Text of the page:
Sometimes great literature is considered great for a reason :-)

Grand Lodge

When I was a young middle schooler I was absolutely dissolved by Olivia D’Abo in Conan The Destroyer. As a boy, I don’t think I made it sitting still even once through the movie watching the little princess.

Then, as an adult, seeing the movie again after a decade or so (in the late 90s or thereafter), I couldn’t believe I had thought Olivia D’Abo was so beautiful. My god she was soooo young, just a child (I looked it up; she’s almost s decade older than I.). Instead, I noticed how incredibly powerfully hot Sarah Douglas was. Oh my goodness the evil queen in that movie gets me. I don’t even think I noticed her as a kid but as an adult — definitely attractive to me.

Sarah Douglas — and for the winner: Sandahl Bergman! Five-Foot-Twelve and strong and beautiful and everything. I don’t care if she’s Valeria, Red Sonja, She, or some other gorgeous heroine, I love Sandahl Bergman.

Linda Hamilton in T2 .... Sigourney Weaver .... Michelle Pfeiffer .... Jeri Ryan, tall and confident and strong and smart. And beautiful.


Hmm. Both the Evil Queen (Regina) and Red Riding Hood in the series Once Upon a Time. The queen was smart, attractive, powerful, and I still remember when I saw the first trailer for the series. My first response: "I'm rooting for the bad guys." Red (played by Meghan Ory) had legs, a great face, and it's not every character who gets to say: "You think you're a monster? I ate my first boyfriend."

Books: Morag, the Gatherer of Souls. Sad, wise beyond her years, and set up to fall. Deepest character in the House of Gaian series.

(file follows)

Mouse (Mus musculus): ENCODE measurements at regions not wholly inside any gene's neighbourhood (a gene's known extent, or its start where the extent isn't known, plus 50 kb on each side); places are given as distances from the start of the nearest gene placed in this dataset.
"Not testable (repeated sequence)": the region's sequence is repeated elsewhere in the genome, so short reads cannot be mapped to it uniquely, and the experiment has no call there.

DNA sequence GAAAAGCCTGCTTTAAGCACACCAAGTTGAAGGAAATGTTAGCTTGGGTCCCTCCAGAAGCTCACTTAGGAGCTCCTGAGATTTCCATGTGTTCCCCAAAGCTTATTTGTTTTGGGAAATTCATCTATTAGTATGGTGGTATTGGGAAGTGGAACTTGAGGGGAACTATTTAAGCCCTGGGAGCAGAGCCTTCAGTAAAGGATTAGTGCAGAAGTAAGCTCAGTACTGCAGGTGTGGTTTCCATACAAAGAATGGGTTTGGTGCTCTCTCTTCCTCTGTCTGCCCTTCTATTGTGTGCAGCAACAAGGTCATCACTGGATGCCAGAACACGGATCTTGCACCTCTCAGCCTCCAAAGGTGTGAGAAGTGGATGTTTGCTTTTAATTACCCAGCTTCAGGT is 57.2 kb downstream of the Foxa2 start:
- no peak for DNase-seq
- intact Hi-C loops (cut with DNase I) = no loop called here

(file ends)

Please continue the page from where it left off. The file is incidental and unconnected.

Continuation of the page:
KOS-MOS from the Xenosaga series. Those little glimpses of her personality that finally open up in the last game. Great hair too, not something you say about androids every day.

Rogue from X-men. Smart, sassy, powerful, but down to earth. During the Avenge the Earth arc, she got to tell the Scarlet Witch "Yeah, I stabbed you to death." "What?!" "I'll explain later, hug it out sister."

Some others I'm forgetting from when I was younger.

RPG Superstar 2015 Top 8

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I am a grown adult in my 40s and obviously, therefore, do not get crushes on fictional characters.

Except on Dottie Underwood from Agent Carter. Who I may possibly have been continually obsessed with for the last two and a half years.

And Maggie Mui from R.O.D the TV.

And Piper Wright from Fallout 4.

And Veronica Santangelo AND Christine Royce from Fallout: New Vegas.

And Annah from Planescape: Torment.

Also a little bit Eder from Pillars of Eternity.

And....

Yeah, okay, I do. A lot.

My first fictional character crush? Probably a tie between Zarana from G.I. Joe and Stormer from JEM.